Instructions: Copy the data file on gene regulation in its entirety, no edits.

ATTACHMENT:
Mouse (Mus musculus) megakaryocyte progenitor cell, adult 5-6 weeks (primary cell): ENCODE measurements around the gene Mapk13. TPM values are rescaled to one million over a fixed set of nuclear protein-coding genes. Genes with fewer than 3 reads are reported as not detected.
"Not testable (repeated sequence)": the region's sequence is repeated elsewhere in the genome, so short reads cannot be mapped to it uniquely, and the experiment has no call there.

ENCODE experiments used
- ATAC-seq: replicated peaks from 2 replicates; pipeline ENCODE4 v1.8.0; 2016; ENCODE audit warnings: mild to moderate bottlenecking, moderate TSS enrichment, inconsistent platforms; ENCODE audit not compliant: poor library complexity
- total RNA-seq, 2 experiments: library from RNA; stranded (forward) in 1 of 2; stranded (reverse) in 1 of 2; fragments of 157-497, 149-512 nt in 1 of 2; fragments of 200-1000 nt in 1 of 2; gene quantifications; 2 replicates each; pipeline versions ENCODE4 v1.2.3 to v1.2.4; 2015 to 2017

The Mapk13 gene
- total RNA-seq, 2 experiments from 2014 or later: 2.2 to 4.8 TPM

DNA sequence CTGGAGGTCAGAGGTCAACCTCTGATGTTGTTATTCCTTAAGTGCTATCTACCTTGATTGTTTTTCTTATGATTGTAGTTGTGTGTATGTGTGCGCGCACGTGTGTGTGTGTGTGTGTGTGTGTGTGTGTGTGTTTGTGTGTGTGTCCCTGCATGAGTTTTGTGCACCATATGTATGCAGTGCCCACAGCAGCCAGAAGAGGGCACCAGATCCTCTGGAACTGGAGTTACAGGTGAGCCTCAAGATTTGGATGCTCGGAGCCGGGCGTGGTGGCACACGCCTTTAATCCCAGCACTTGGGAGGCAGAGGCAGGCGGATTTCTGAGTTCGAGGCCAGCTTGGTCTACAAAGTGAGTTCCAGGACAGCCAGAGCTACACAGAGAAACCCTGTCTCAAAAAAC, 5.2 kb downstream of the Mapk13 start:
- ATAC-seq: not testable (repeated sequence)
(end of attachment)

Mouse (Mus musculus) megakaryocyte progenitor cell, adult 5-6 weeks (primary cell): ENCODE measurements around the gene Mapk13. TPM values are rescaled to one million over a fixed set of nuclear protein-coding genes. Genes with fewer than 3 reads are reported as not detected.
"Not testable (repeated sequence)": the region's sequence is repeated elsewhere in the genome, so short reads cannot be mapped to it uniquely, and the experiment has no call there.

ENCODE experiments used
- ATAC-seq: replicated peaks from 2 replicates; pipeline ENCODE4 v1.8.0; 2016; ENCODE audit warnings: mild to moderate bottlenecking, moderate TSS enrichment, inconsistent platforms; ENCODE audit not compliant: poor library complexity
- total RNA-seq, 2 experiments: library from RNA; stranded (forward) in 1 of 2; stranded (reverse) in 1 of 2; fragments of 157-497, 149-512 nt in 1 of 2; fragments of 200-1000 nt in 1 of 2; gene quantifications; 2 replicates each; pipeline versions ENCODE4 v1.2.3 to v1.2.4; 2015 to 2017

The Mapk13 gene
- total RNA-seq, 2 experiments from 2014 or later: 2.2 to 4.8 TPM

DNA sequence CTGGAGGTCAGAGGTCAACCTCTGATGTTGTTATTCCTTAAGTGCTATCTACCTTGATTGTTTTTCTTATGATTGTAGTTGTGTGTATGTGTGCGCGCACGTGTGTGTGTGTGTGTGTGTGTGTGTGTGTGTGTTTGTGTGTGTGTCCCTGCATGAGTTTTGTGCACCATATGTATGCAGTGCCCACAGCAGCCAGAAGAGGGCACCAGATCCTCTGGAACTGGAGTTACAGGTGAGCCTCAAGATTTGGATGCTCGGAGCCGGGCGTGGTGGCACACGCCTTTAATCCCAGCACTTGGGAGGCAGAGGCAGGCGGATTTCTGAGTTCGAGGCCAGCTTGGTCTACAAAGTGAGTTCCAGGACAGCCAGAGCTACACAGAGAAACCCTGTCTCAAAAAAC, 5.2 kb downstream of the Mapk13 start:
- ATAC-seq: not testable (repeated sequence)